Phonetic: Ur-sus spel-ay-us.
Named By: Johann Christian Rosenmüller - 1974.
Classification: Chordata, Mammalia, Carnivora, Ursidae.
Species: U. spelaeus (type).
Diet: Primarily a herbivore, fossil evidence indicates the occasional intake of meat suggesting that it was an omnivore.
Size: Depending on gender, 2.1 - 3 meters long. Males were larger than females with weights between 400-500 kilograms. Females ranged between 225-250 kilograms.
Known locations: Across Europe including western Russia, down to the Northern areas of the middle east.
Time period: Pleistocene.
Fossil representation: So numerous that no one is sure for certain exactly how many remains exist.
spelaeus, better known as the
cave bear is by
far one of the most common Pleistocene mammals in the fossil record,
thanks mainly due to its behaviour of frequenting caves. In fact the
fossils of Ursus spelaeus are so numerous that in
World War I the
German army used them as a source of phosphates.
The huge numbers of cave bear fossils in caves that have been documented to represent thousands of individuals to a single cave strongly suggests that this bear regularly spent time in caves, perhaps returning to rest after foraging. Bears that we know today by contrast only frequent caves during the hibernation period and sleep outdoors during the warmer months. The immense number of Ursus spelaeus fossils in certain caves has also led to the theory that these bears may have actually lived in social groups, although in depth study of the layers and dating has suggested that the remains are of single individual bears building up over the course of the Pleistocene period. As older remains became buried by sediment and fossilised they would have been of no nutritional value to anything and would have been left alone to accumulate, giving the impression of several bears living together rather than just one or two.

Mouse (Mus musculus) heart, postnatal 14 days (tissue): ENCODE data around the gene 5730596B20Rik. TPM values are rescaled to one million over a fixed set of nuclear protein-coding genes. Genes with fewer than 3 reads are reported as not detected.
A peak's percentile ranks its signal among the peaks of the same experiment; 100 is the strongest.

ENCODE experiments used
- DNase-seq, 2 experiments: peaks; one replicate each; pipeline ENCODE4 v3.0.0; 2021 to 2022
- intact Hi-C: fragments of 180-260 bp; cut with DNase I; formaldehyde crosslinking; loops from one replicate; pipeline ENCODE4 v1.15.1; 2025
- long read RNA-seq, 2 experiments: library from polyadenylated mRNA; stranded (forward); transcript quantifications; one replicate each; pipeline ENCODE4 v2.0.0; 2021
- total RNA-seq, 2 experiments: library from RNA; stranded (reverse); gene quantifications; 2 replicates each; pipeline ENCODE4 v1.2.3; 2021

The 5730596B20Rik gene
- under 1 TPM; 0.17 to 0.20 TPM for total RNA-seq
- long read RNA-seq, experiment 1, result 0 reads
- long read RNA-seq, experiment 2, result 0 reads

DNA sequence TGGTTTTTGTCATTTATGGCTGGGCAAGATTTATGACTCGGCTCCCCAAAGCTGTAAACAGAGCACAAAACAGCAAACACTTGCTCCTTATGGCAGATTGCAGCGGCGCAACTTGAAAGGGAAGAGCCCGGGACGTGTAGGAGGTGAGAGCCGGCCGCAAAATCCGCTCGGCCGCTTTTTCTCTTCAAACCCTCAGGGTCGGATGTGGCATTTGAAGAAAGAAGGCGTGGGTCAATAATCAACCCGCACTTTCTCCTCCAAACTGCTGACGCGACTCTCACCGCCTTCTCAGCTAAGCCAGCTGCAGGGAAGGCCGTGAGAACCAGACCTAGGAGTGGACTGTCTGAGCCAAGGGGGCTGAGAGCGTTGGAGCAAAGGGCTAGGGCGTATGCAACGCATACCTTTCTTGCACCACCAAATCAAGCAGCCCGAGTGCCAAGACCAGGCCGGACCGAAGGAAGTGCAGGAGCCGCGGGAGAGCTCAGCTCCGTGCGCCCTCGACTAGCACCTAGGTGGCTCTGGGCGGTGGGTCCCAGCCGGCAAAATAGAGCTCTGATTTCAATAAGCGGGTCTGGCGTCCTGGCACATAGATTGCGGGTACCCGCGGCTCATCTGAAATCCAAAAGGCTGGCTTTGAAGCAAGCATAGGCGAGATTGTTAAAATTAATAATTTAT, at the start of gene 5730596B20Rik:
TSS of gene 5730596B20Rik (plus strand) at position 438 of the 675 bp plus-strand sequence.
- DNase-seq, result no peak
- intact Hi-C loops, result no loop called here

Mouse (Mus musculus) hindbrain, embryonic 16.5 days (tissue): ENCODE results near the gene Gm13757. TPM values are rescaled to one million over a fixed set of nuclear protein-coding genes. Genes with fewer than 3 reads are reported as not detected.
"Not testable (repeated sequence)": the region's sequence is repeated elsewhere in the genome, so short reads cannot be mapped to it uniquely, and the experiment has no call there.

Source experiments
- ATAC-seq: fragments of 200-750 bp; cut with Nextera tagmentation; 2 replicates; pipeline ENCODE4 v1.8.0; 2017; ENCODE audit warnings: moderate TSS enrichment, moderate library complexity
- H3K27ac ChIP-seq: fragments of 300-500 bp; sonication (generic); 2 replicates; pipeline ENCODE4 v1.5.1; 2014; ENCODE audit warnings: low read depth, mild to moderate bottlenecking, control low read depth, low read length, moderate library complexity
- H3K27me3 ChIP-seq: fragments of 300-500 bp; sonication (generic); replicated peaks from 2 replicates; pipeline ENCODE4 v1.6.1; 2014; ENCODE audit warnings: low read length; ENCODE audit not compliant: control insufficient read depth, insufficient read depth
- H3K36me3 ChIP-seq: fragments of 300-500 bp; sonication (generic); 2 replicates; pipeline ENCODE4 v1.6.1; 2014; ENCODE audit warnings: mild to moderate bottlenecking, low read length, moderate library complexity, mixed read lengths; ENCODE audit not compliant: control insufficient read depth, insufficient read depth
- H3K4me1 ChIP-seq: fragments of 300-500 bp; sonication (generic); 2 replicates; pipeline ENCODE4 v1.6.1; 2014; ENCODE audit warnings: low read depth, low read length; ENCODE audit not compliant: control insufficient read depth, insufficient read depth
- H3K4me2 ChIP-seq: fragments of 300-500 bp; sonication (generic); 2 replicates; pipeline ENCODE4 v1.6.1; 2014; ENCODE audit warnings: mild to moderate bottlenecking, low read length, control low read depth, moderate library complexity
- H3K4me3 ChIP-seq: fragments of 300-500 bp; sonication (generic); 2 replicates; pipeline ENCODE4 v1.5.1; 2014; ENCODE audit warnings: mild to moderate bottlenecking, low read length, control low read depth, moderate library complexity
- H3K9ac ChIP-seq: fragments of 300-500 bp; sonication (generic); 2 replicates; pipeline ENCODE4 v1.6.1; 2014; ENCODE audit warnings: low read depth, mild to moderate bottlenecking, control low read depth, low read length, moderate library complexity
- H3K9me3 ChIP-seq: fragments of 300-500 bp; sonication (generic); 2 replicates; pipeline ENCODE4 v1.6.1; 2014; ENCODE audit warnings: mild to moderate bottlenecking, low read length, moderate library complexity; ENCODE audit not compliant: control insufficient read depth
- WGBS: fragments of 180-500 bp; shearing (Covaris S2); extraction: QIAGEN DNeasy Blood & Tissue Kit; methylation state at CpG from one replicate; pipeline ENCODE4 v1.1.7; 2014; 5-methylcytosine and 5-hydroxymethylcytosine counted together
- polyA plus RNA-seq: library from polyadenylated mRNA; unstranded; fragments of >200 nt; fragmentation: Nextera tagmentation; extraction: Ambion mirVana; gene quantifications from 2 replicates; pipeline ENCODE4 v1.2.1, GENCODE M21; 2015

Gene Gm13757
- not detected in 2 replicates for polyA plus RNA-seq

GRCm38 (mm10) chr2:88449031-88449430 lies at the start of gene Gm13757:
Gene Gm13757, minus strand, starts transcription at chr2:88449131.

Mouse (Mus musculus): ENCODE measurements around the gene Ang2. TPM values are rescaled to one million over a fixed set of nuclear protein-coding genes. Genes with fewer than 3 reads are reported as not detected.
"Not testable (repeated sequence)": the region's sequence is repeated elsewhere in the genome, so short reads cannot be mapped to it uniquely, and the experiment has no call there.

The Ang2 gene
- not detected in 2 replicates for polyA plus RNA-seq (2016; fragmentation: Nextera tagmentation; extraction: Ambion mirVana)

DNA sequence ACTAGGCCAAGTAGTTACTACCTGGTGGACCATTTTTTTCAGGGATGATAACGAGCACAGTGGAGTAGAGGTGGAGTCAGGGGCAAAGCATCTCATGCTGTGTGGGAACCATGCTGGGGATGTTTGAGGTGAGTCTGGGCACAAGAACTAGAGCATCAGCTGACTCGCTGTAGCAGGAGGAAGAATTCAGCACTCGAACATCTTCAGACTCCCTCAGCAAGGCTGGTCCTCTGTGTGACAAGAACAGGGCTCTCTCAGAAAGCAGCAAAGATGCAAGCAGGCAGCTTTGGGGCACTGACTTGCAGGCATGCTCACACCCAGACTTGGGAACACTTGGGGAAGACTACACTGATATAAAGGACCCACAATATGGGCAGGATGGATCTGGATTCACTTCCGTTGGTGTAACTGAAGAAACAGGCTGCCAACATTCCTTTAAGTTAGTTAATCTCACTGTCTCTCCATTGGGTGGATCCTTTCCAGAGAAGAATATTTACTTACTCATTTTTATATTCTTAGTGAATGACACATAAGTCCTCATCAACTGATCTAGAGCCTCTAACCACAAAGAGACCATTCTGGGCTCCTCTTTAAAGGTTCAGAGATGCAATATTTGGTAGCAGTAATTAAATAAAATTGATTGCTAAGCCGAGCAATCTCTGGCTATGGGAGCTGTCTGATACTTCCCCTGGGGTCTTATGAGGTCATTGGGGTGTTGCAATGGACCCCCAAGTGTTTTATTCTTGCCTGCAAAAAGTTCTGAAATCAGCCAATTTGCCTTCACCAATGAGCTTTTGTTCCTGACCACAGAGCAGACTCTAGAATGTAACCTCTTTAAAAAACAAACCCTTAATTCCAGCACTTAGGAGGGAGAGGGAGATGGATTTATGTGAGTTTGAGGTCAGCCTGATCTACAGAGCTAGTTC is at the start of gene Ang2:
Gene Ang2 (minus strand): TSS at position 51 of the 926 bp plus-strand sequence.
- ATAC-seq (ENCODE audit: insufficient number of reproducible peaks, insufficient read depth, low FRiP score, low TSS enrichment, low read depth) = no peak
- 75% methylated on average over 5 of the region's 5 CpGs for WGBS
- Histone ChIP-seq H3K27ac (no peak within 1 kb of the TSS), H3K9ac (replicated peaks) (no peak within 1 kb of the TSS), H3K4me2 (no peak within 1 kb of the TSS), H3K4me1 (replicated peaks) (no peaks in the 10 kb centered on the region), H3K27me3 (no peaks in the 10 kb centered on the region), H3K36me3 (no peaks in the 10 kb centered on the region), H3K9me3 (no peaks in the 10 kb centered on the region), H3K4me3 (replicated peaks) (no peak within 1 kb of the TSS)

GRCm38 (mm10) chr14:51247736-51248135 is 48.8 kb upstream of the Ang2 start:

Cave bears have long been thought to be herbivorous animals, meaning that they only ate plants. Key evidence for this comes from the lack of premolar teeth that are usually absent in herbivores resulting in a gap between the forwards canines and rear molars called a diastema. Isotope analysis has also yielded low amounts of carbon-13 and nitrogen-15 which are usually found in high concentrations in carnivores. Counter to the strictly herbivorous diet theory however is the presence of some fossils that do have elevated levels of nitrogen-15, as, well as tooth wear associated with the gnawing of bones. Additionally some cave bear fossils also have tooth marks on them that seem to have been caused by others of their species. Not only does this suggest that cave bears occasionally ate meat, they may have scavenged the dead bodies of other cave bears that had died in caves. This is why Ursus spelaeus is today considered by most to have been an opportunistic omnivore that relied mostly upon eating plants, but would also supplement its diet with occasional meat when it was able to.
As one might expect cave bears were most common in areas that had large amounts of caves, particularly limestone that would have had caves carved out by water over several eons. As such cave bears lived in ecosystems that were between lowland plains and high level mountains that would have had a greater variety of trees and vegetation growing in them. Aside from offering a greater variety of food, a habitat preference such as this suggests that Ursus spelaeus did not compete with other European megafauna such as the woolly rhino and the woolly mammoth since they inhabited more open areas. Cave bears could also range across most of Europe, settling where they encountered suitable habitats, because the lower sea levels meant that marine boundaries such as the English Channel and North Sea did not exist.
A greater determining factor in the range of cave bears was the amount of glacial cover, something that would have expanded and receded over varying periods. Ursus spelaeus individuals from both milder and harsher times are known, with the individuals present in harsher times growing slightly larger than the bears that lived in slightly warmer times. This is a simple strategy where growing bigger creates a greater level of outer insulation while the total surface area of the body still increases but at proportionately less amount than the total body mass. This has been repeated and documented many times for different mammals that live in colder climates that all grow proportionately bigger that their closest related genera, perhaps the most relevant example here being the polar bear (Ursus maritimus) which does well in arctic conditions, but has been seen to overheat when kept in zoos in warmer climates.